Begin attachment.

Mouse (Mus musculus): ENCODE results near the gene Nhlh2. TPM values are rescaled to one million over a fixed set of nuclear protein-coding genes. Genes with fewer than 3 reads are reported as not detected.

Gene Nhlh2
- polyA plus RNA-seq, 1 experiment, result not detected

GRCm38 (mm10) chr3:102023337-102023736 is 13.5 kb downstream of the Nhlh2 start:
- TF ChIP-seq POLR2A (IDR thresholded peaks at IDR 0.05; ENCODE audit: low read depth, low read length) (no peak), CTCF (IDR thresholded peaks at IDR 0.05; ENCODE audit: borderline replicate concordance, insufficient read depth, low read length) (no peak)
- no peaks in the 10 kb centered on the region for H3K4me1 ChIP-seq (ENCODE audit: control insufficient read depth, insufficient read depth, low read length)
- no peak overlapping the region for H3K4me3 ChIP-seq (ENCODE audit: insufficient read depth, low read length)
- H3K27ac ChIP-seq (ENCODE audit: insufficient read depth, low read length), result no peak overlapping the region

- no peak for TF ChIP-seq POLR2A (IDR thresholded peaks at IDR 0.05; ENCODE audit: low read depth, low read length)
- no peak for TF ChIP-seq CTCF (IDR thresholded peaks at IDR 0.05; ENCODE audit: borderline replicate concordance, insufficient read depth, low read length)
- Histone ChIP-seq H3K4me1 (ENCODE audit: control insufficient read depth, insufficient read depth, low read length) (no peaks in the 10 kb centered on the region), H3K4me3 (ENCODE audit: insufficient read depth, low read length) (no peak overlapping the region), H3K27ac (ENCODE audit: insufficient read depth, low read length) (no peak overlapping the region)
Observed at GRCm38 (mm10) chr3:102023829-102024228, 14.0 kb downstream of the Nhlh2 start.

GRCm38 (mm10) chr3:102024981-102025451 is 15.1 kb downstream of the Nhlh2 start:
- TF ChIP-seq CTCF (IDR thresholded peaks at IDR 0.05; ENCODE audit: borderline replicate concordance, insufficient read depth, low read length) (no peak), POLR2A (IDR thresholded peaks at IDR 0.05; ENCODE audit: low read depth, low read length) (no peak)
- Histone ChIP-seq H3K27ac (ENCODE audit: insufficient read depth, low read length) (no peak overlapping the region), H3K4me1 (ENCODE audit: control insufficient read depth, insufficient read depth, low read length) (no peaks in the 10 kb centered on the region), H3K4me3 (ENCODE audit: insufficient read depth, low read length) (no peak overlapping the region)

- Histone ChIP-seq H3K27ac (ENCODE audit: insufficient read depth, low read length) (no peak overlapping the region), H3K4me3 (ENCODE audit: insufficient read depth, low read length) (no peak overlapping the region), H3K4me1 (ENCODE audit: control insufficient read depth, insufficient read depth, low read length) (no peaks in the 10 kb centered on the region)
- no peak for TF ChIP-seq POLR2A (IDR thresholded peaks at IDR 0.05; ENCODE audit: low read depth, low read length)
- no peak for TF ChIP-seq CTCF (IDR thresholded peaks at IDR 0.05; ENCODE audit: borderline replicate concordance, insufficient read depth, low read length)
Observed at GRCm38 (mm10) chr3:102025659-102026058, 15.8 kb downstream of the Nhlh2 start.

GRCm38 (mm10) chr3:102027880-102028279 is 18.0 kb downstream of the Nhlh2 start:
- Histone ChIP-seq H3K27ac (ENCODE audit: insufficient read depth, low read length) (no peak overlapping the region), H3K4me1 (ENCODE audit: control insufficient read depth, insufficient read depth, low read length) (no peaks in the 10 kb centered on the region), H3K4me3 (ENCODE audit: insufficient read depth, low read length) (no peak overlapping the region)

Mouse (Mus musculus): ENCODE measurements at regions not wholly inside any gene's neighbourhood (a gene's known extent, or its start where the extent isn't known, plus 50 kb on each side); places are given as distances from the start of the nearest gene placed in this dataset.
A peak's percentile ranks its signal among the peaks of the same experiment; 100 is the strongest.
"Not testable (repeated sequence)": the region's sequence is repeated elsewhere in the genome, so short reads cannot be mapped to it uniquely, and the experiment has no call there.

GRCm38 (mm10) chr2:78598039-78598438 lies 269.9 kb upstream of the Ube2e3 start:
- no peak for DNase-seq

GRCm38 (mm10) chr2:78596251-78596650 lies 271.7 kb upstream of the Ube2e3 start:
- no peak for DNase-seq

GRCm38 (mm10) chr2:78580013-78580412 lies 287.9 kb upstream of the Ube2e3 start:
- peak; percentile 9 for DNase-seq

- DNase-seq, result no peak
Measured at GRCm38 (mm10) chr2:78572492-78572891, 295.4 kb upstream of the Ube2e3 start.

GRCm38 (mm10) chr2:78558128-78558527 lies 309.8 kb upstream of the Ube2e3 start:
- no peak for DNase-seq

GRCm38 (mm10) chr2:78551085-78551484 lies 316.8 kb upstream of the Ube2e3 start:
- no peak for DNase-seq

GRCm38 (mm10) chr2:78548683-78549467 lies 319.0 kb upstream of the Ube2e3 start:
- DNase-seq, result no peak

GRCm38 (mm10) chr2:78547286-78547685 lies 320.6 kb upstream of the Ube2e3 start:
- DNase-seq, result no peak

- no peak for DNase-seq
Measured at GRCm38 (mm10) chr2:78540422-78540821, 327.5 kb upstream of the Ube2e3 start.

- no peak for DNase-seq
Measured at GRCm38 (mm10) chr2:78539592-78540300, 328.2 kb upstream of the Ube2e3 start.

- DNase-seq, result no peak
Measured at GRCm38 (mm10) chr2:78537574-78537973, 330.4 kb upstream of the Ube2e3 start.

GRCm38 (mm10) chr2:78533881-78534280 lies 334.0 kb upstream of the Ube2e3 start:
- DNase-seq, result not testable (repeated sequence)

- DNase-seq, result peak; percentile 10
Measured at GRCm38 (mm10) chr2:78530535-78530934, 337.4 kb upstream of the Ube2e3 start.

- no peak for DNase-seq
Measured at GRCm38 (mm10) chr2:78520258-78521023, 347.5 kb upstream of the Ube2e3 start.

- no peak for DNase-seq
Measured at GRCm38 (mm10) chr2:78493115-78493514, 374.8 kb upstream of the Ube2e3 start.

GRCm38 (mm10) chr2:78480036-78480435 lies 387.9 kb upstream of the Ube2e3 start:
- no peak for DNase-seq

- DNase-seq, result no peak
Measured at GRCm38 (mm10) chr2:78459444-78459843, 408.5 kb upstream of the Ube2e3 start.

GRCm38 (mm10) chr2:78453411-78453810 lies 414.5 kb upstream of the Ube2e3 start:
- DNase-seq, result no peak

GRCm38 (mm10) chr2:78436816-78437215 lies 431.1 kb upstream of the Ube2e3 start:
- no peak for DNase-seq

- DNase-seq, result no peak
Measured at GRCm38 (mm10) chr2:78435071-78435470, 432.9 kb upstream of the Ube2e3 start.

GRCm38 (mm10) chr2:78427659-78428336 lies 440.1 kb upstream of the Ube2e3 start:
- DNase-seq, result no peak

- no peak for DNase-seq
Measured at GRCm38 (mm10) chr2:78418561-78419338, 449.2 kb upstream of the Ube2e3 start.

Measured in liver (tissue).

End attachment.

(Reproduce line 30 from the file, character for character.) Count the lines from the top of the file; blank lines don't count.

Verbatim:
- peak; percentile 9 for DNase-seq